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James Powell: 'It is hard not to find it an exciting time'

I am glad to say we survived the forecasted blizzard last weekend, and what was deemed as the new phenomenon – ’thundersnow’ – had passed before my second coffee of the day.

I am glad to say we survived the forecasted blizzard last weekend, and what was deemed as the new phenomenon – ’thundersnow’ – had passed before my second coffee of the day.

 

We settle into January as the days are just starting to edge out with an extra hour or so of daylight and we are relieved the offices and businesses are back taking calls after the go-slow of December and reluctance of early January.

 

It seems as if 2016 was just a bad dream as we wait for Terry Wogan to introduce Life on Mars as Last Christmas fades out. Barack Obama gives a charismatic speech to the world, based on themes of democracy, family values and hope. Life seems good. Then the realisation kicks in, this is 2017. The hangover.

 

I am sure, as you read this, you will have one eye firmly on the news as this historic day heralds the inauguration of the most powerful man in the world, from today, that is a Donald Trump.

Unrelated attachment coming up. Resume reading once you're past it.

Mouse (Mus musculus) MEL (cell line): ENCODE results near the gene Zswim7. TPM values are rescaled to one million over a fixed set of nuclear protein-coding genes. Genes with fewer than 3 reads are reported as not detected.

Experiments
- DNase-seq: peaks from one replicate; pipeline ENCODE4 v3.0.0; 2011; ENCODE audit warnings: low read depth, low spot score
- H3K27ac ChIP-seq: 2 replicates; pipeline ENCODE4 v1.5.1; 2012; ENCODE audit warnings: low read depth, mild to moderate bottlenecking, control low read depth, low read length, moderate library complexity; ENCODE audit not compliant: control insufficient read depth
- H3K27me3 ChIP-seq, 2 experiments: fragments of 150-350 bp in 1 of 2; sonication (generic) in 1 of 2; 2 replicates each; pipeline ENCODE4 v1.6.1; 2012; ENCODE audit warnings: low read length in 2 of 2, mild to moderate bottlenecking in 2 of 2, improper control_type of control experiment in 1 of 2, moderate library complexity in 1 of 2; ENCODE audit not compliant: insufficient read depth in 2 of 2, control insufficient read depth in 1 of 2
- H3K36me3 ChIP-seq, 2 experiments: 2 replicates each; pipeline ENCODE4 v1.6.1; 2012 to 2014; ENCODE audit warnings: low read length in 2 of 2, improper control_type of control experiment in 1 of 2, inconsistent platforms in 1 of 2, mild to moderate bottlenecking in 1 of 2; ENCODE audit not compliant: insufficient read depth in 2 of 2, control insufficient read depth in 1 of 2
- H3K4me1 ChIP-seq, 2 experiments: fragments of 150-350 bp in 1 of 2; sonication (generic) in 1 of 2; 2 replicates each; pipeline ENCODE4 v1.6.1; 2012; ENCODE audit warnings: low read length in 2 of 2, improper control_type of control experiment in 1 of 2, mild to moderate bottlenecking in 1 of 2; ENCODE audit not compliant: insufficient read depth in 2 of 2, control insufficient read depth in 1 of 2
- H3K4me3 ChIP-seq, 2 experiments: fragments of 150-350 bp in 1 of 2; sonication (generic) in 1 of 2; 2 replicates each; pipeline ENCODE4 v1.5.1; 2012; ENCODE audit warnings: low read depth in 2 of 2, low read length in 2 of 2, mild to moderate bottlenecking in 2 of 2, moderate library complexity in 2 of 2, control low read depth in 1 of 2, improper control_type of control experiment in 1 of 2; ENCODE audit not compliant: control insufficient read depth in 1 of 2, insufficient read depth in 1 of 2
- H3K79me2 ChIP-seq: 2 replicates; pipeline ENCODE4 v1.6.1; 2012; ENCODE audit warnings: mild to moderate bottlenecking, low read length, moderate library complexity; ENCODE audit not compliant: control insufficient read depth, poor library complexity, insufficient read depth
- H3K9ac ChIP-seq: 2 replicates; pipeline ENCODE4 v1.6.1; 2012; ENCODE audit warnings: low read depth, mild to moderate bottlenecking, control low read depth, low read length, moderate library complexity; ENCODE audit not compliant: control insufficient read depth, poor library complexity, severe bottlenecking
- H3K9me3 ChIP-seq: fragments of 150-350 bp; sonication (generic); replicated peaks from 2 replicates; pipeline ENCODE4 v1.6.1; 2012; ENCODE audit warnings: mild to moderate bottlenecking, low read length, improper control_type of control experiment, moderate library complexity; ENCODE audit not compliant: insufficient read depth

Only time will tell if his chest thumping bravado and promises of stability, work and prosperity among the masses are carried out. After all, his theory of business over politics strikes a certain chord with us all, deep down, if we admit it.

 

In an odd way, it is sort of comforting that the world news is looking toward our USA counterparts, taking the attention from us as we also head into unchartered territory with the hard Brexit confirmed this week. We will be leaving the single market as we learn that ’no deal is better than a bad deal’.

 

Tariffs are bound to apply to our exports into the EU. British agriculture will surely be shuffled around the table, levering against other industries like white goods and banking, in deals done by folk, unbeknown of the families and wider communities that will be affected.

 

All said, it is hard not to find it an exciting time and, as we thump our chests in the fresh air on the freedom of our snow-capped land, we are tough enough to see it through.

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